Edward Snowden, in an interview with the Guardian explaining his decision to leak top secret NSA programs to the media, suggested that the U.S. is incorrect and perhaps dishonest to assert that Chinese hacking crosses a line that the U.S. doesn't. Here's the snip from his interview:
Q: What do the leaked documents reveal?
A: "That the NSA routinely lies in response to congressional inquiries about the scope of surveillance in America. I believe that when [senator Ron] Wyden and [senator Mark] Udall asked about the scale of this, they [the NSA] said it did not have the tools to provide an answer. We do have the tools and I have maps showing where people have been scrutinised most. We collect more digital communications from America than we do from the Russians."
Q: What about the Obama administration's protests about hacking by China?
A: "We hack everyone everywhere. We like to make a distinction between us and the others. But we are in almost every country in the world. We are not at war with these countries."
An initial Guardian story on the leaks, released before Snowden had been named, seemed to underscore this idea. The story paraphrased "an intelligence source" as arguing that "the U.S. complaints again China were hypocritical, because America had participated in offensive cyber operations and widespread hacking – breaking into foreign computer systems to mine information."
Cyber security experts certainly seem willing to accept the proposition that the U.S. is conducting its own cyber espionage within China. "My feeling would be, there is no doubt, even before the weekend's revelations, that NSA conducted espionage against China," the Council on Foreign Relations' Adam Segal told National Journal.
But are Chinese and American hacking really as equivalent as Snowden suggests? It's certainly possible but, based on the information he released in his leaks, U.S. cyber espionage does not appear to cross the same lines and with the same frequency as does China.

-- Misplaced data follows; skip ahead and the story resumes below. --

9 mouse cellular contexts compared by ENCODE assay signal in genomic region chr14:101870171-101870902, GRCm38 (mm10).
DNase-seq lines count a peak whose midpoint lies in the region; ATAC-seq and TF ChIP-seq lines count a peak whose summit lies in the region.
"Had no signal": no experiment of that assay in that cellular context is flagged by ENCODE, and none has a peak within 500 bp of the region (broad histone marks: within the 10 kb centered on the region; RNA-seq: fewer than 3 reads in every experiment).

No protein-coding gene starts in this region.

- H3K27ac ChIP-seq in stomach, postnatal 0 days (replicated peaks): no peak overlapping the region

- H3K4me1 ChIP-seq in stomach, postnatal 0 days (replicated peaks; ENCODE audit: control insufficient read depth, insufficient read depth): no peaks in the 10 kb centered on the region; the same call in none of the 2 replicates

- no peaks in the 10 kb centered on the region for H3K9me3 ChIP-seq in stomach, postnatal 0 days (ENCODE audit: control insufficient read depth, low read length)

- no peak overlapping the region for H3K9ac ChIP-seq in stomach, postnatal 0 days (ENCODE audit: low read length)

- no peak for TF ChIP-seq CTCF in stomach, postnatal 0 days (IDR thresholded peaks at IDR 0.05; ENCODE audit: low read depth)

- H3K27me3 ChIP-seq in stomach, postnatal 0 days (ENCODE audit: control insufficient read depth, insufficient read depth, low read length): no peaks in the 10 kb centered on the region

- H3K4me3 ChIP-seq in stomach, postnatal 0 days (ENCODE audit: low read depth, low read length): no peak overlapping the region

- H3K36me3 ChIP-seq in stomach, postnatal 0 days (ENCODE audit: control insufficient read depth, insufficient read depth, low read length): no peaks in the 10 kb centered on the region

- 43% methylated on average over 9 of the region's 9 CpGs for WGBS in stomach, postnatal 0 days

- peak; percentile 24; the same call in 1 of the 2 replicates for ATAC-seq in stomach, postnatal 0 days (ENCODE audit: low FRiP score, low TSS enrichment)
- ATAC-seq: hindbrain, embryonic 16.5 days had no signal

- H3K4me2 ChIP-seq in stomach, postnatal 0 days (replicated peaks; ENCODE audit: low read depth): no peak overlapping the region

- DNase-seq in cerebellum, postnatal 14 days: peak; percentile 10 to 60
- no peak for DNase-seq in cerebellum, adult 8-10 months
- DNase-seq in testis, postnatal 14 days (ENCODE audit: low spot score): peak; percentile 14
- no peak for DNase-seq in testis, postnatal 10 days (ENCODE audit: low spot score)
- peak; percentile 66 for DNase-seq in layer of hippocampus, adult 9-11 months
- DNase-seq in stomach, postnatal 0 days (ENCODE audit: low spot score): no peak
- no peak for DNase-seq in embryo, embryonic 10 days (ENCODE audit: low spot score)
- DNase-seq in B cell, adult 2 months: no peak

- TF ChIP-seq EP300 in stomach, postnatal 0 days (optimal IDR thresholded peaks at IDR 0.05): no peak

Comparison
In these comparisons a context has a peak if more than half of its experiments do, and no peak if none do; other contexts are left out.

The two U.S. programs we learned about from Snowden's revelations are (1) Boundless Information, which allows the NSA to examine huge amounts of communication metadata around the world to look for trends, and (2) a secret list of potential targets abroad to hack as a way to preempt some threat against the U.S.
As National Journal's Brian Fung notes, China has repeatedly claimed it has a "mountain of data" proving that a number of cyber attacks against Chinese targets originate from U.S. IP addresses. But these are often unsophisticated DNS attacks – overwhelming a server with lots of load requests – that are a nuisance but cause little actual damage.
Meanwhile, here are the Chinese hacking efforts within the U.S. that we know about:
(1) Infiltrating almost every powerful institution in Washington, D.C., including law firms, think tanks, human rights groups, congressional offices, embassies and federal agencies;
(2) Breaking into major news organizations (imagine Beijing's reaction if they caught the Pentagon hacking the People's Daily);
(3) Stealing sensitive military technology, including missile defense;
(5) Breaking into the e-mail accounts of human rights workers, journalists and other civilian groups;
(6) Stealing so much intellectual property that China's hacking has been called the "greatest transfer of wealth in history."
It's both possible and even plausible that the U.S. could be conducting cyber espionage within China that meets or even exceeds China's efforts. The Obama administration's joint program with Israel to sabotage Iran's nuclear program with a virus called Stuxnet might just be the tip of the iceberg. But Snowden's leaks do not seem to demonstrate that American cyber espionage is near on par with China's when it comes to hacking into civilian and government systems in foreign countries.